Bermuda grass, scientifically known as Cynodon dactylon, is a perennial plant that forms sod and exhibits a high degree of variation. It spreads through stolons, rhizomes, and seeds. The stolons of Bermuda grass readily take root at specific points called nodes. At these nodes, lateral buds develop, giving rise to erect or ascending stems that can range from 5 to 40 cm in height (occasionally reaching up to 90 cm). In most species of Cynodon, the leaves grow on stems with long internodes, interspersed with one or more very short internodes. This characteristic creates the appearance of nodes with multiple leaves.
The leaf sheaths of Bermuda grass are compressed and can be round, loose, split, smooth, sparsely hairy, and up to 15 cm long. They also have a cluster of hairs measuring 2 to 5 mm in length. Auricles, which are small appendages found at the base of leaves in some plants, are not present in Bermuda grass. The collar, located where the leaf blade meets the sheath, is continuous, narrow, and has a smooth upper surface while the margins may be hairy. The leaf blades themselves measure between 2 and 16 cm in length and 1.5 to 5 mm in width. They can be smooth or have sparse hairiness, and they are folded or loosely rolled in the bud, terminating in a sharp point.
The inflorescence of Bermuda grass consists of 3 to 7 spikes arranged in a single whorl, forming a finger-like structure that is 3 to 10 cm long. The spikelets, small flower clusters, are approximately 2 to 3 mm in length and are tightly pressed against one side of the central axis (rachis). The glumes, protective structures surrounding the spikelets, are about half the length of the spikelet. The lemma, a specific part of the spikelet, is boot-shaped, pointed, and has a fringe of hairs along the central ridge (keel). It is longer than the glume. The seeds of Bermuda grass are oval-shaped, measuring 1.5 mm in length, and can range in color from straw to red. They are free within the lemma and palea, which are two structures that enclose the seed.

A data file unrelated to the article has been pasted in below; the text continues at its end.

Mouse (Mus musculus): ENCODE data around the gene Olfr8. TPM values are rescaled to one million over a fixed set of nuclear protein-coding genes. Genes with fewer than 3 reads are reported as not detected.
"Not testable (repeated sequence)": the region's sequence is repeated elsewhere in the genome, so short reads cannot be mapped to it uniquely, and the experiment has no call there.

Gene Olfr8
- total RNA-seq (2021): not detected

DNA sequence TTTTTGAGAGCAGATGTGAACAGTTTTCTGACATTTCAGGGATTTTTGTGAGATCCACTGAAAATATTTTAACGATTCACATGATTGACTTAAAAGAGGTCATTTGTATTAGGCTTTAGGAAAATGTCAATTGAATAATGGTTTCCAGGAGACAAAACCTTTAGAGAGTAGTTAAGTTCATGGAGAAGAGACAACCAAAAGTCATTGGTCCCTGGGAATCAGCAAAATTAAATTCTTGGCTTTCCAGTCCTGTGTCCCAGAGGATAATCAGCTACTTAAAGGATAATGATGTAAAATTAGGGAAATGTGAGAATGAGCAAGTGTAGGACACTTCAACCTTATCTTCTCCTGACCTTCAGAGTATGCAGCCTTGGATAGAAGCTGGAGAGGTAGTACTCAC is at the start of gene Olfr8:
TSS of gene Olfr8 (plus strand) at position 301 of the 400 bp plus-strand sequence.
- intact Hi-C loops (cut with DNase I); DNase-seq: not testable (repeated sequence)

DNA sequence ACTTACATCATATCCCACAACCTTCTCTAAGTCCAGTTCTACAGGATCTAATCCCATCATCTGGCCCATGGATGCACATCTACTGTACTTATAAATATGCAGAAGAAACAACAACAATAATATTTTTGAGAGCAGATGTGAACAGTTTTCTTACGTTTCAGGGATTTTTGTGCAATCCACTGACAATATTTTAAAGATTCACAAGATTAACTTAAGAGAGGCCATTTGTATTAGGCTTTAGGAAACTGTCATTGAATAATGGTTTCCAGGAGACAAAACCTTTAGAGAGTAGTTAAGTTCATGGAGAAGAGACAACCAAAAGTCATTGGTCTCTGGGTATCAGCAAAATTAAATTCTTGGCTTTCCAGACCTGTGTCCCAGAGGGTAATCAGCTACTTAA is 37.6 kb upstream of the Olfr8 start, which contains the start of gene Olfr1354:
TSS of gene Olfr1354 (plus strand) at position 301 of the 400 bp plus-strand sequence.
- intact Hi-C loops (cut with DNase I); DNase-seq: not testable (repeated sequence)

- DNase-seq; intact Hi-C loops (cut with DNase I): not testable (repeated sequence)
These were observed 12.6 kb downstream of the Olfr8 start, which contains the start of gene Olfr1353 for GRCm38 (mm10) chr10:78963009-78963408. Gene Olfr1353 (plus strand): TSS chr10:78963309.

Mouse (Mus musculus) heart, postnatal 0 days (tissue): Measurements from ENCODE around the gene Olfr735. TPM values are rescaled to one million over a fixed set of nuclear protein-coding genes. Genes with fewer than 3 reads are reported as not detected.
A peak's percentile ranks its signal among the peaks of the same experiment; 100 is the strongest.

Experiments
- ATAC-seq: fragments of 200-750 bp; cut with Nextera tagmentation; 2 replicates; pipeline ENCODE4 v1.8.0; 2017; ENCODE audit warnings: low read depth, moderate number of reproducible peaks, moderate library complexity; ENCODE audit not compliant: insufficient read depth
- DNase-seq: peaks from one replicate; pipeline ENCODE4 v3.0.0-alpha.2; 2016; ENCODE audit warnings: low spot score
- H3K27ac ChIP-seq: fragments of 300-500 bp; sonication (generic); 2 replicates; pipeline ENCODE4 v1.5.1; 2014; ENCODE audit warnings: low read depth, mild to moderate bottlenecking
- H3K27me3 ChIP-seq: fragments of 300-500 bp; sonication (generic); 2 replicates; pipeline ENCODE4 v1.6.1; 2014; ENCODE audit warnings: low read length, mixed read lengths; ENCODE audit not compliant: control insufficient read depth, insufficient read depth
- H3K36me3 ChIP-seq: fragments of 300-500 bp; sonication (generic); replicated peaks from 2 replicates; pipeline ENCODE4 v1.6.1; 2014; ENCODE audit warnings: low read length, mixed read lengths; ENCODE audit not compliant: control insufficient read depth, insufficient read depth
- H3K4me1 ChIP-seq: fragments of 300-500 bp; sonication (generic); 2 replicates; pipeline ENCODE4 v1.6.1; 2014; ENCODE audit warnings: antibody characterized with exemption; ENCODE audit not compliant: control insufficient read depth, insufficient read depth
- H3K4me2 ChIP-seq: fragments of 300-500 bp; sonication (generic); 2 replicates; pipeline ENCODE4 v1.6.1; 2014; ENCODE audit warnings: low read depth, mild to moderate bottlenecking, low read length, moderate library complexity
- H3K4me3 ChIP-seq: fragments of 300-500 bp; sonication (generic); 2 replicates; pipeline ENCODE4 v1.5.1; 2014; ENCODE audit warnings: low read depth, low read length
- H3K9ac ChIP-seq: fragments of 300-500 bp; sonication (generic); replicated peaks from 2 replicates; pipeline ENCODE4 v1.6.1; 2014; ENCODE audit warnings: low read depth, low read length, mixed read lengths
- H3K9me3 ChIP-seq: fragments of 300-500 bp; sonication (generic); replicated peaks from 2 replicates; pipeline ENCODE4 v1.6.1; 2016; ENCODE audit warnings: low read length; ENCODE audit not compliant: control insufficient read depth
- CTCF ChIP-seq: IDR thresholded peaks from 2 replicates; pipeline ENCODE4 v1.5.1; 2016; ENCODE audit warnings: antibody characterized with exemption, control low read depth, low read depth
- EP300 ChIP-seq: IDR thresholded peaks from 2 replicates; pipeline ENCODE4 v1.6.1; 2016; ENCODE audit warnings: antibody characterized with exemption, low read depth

Rephrased: Bermuda grass possesses a durable, fibrous root system that is perennial in nature and includes robust, deeply-rooted rhizomes. The roots emerge from the nodes following the growth of new leaves or tillers during the growing season, as well as the emergence of new shoots in the spring. The color of mature roots ranges from yellow to brown, while newly formed roots appear white. Throughout the growing season, mature roots undergo deterioration, while continuous production of new roots takes place. Root production and decay are particularly prominent during the spring season, coinciding with the emergence of new shoots.
Geographical distribution of Bermuda grass.
Although it is believed to have originated in Africa, Bermuda grass now thrives across the globe, encompassing tropical and subtropical regions in Asia, North America, Central America, South America, the Caribbean, and various islands in the Pacific Ocean. It has also managed to establish a presence in temperate areas of Europe and North America; however, its expansion is limited due to its vulnerability to prolonged frost. Bermuda grass successfully invades diverse types of cultivated crops and altered ecosystems, including urban areas and transportation routes such as roads and railroad tracks, in numerous regions.
Ecological requirement of Bermuda grass